International Journal of Periodontics & Restorative Dentistry, 1/2021
Pages 113-119a, Language: English
Although it is generally accepted that a prosthetic restoration must take into account the gingiva, smile, and patient’s face, it is often difficult to determine precisely what facial references must be considered. The purpose of this study was to determine the correct vertical and horizontal facial reference planes in esthetic prosthetic treatment. Using photographic analysis of 160 individuals, the different facial reference planes (interpupillary, intermeatic, intercommissural, and incisal edge lines; facial midline; and Camper and Frankfort planes) were compared to the ideal prosthetic reconstruction axis. Additional measurements, including the human eye’s ability to perceive parallelism, were recorded. Most participants (64%) exhibited facial asymmetry. Asymmetry was horizontal (difference between widths of the right and left sides; 52.4%), vertical (difference between heights of the right and left sides; 6.9%), or mixed (4.7%). The interpupillary line is the main horizontal reference in 88.4% of situations, with the intercommissural line the second most important. In the profile view, the horizontal plane was on average 6.5 degrees above the Camper plane and 9 degrees below the Frankfort plane. The human eye’s ability to perceive parallelism between two lines was found to be limited to differences of approximately 1 degree. During anterior tooth reconstruction, it is necessary to take into account the right horizontal and vertical esthetic references. Knowledge of the biometric facial parameters in natural dentition is necessary to define the right reconstruction axes based on the facial symmetry or asymmetry.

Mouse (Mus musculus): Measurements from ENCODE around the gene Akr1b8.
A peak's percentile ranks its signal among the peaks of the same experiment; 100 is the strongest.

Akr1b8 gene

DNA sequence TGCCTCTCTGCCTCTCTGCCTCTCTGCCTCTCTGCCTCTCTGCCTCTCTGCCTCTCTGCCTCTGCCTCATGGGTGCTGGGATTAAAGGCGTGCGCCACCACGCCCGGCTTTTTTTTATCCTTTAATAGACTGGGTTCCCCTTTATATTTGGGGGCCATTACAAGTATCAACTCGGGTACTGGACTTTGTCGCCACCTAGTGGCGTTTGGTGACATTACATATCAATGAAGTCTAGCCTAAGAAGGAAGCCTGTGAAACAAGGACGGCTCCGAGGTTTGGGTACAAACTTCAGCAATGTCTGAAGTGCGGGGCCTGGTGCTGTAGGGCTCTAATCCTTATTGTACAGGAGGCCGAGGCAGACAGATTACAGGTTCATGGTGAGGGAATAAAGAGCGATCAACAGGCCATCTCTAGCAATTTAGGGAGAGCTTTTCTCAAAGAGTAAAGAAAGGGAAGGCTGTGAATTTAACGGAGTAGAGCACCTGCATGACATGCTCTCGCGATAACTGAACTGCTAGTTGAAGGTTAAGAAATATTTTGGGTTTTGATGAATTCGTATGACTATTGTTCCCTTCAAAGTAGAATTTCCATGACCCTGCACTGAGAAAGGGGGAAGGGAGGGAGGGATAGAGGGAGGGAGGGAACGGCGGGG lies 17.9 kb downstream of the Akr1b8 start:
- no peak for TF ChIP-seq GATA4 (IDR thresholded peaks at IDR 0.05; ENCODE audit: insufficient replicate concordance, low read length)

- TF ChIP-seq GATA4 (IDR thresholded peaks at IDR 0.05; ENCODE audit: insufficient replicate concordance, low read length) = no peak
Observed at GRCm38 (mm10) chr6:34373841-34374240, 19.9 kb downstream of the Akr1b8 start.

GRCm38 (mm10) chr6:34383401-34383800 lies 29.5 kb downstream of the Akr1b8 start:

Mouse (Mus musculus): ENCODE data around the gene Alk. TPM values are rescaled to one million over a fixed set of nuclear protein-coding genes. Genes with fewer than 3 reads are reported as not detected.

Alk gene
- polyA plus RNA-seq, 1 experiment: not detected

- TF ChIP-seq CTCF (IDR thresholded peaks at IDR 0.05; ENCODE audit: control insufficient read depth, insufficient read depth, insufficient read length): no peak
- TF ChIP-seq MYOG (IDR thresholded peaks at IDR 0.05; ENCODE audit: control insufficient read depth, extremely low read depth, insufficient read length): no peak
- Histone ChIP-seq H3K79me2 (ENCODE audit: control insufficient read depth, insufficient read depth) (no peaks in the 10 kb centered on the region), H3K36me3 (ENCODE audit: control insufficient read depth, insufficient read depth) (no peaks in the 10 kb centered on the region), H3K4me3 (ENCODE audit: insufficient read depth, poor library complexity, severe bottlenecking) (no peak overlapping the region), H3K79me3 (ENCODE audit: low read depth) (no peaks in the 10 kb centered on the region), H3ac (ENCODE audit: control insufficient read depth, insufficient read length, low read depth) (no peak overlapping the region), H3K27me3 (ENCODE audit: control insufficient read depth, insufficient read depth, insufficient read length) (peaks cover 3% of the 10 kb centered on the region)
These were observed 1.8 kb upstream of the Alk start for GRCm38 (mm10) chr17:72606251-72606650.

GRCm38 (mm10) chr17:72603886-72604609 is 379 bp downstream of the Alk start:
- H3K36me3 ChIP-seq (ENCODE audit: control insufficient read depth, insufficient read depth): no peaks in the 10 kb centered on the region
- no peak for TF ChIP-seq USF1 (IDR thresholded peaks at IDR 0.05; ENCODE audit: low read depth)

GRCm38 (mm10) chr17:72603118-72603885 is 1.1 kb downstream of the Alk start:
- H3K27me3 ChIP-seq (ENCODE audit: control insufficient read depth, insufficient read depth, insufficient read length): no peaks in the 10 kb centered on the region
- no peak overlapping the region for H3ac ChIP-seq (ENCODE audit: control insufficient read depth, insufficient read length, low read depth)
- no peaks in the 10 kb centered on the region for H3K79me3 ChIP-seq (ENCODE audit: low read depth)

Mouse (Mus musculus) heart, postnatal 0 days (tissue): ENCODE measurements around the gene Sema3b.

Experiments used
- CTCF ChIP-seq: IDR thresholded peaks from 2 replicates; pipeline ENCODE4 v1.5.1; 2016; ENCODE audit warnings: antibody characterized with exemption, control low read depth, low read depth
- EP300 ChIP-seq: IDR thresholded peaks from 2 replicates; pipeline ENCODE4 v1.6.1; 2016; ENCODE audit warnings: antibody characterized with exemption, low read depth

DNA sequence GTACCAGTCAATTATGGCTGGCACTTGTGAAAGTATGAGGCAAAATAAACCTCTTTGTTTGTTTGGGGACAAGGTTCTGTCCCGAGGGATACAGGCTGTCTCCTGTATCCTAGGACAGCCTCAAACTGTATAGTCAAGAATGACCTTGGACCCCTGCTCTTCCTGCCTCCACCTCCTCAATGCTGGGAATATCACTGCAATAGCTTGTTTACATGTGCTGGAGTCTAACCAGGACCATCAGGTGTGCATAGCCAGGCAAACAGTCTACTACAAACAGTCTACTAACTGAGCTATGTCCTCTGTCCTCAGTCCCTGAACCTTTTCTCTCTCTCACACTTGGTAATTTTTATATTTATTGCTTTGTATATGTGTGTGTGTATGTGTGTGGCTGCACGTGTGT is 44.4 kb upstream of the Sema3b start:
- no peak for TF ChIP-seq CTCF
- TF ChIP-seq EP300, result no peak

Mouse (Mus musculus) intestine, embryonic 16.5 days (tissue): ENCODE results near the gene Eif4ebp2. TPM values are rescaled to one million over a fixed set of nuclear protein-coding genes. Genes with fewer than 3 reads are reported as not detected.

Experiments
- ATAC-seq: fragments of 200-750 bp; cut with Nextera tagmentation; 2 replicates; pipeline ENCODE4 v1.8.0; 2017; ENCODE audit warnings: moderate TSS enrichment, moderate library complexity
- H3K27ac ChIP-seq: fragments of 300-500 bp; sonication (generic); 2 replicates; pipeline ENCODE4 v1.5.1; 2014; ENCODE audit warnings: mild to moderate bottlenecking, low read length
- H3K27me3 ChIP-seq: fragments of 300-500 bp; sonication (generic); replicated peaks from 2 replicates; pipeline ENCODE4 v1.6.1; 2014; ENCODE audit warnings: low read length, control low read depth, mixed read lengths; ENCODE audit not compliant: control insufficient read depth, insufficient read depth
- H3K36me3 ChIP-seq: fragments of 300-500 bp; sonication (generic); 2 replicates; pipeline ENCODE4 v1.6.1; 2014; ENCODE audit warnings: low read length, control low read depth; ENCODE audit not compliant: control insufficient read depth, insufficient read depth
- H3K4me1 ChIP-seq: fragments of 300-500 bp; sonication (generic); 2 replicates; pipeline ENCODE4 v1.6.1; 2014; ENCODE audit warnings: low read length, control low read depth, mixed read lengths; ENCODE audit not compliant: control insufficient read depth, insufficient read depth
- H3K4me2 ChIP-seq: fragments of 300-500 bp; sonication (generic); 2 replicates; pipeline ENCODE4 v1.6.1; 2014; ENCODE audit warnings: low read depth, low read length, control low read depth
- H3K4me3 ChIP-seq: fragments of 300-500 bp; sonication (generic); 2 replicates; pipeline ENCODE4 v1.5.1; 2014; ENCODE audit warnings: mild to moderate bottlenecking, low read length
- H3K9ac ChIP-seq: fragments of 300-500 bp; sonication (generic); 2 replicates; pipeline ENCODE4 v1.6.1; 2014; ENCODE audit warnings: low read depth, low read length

International Journal of Periodontics & Restorative Dentistry, 2/2018
DOI: 10.11607/prd.3186, PubMed ID (PMID): 29447311Pages 189-197, Language: English
Treatment of tooth wear has increased over the last two decades. However, the treatments involved have not been satisfactory to most patients, nor have they achieved the expected goal on some worn teeth. New approaches have emerged to reconstruct full arches in a minimally invasive way that take advantage of developments in the field of adhesive dentistry. These new concepts constitute a revolution in dentistry and their application requires adapted techniques and training. The purpose of this article is to suggest a precise and reproducible method that simplifies the treatment of worn dentition. A wax-up and a mock-up are primarily used to design the esthetic outcome and then used as a guide for the preparation of anterior teeth or the occlusal surfaces of posterior teeth. This not only provides the exact new vertical dimension of occlusion but serves as a guide for precisely controlling occlusal preparation simultaneously with buccal preparation. The classical cavity design for a partial bonded restoration on posterior worn dentition is also reviewed. The authors believe that during the preparation of the occlusal surfaces of the posterior teeth surfaces, the marginal ridges must be preserved to reduce the biologic cost and mechanical stress leading to fracture. A new type of thin and reduced restoration called tabletop is presented.